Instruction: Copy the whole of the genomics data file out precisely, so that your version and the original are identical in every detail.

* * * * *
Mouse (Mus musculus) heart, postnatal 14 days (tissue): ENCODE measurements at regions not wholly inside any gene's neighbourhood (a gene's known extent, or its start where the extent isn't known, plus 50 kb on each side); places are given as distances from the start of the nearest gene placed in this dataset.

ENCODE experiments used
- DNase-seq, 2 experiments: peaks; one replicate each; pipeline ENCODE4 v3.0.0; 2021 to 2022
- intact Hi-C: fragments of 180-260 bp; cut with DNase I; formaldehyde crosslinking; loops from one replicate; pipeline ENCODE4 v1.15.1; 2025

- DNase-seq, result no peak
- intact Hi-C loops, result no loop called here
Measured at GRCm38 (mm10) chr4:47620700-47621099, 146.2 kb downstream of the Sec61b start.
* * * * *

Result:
Mouse (Mus musculus) heart, postnatal 14 days (tissue): ENCODE measurements at regions not wholly inside any gene's neighbourhood (a gene's known extent, or its start where the extent isn't known, plus 50 kb on each side); places are given as distances from the start of the nearest gene placed in this dataset.

ENCODE experiments used
- DNase-seq, 2 experiments: peaks; one replicate each; pipeline ENCODE4 v3.0.0; 2021 to 2022
- intact Hi-C: fragments of 180-260 bp; cut with DNase I; formaldehyde crosslinking; loops from one replicate; pipeline ENCODE4 v1.15.1; 2025

- DNase-seq, result no peak
- intact Hi-C loops, result no loop called here
Measured at GRCm38 (mm10) chr4:47620700-47621099, 146.2 kb downstream of the Sec61b start.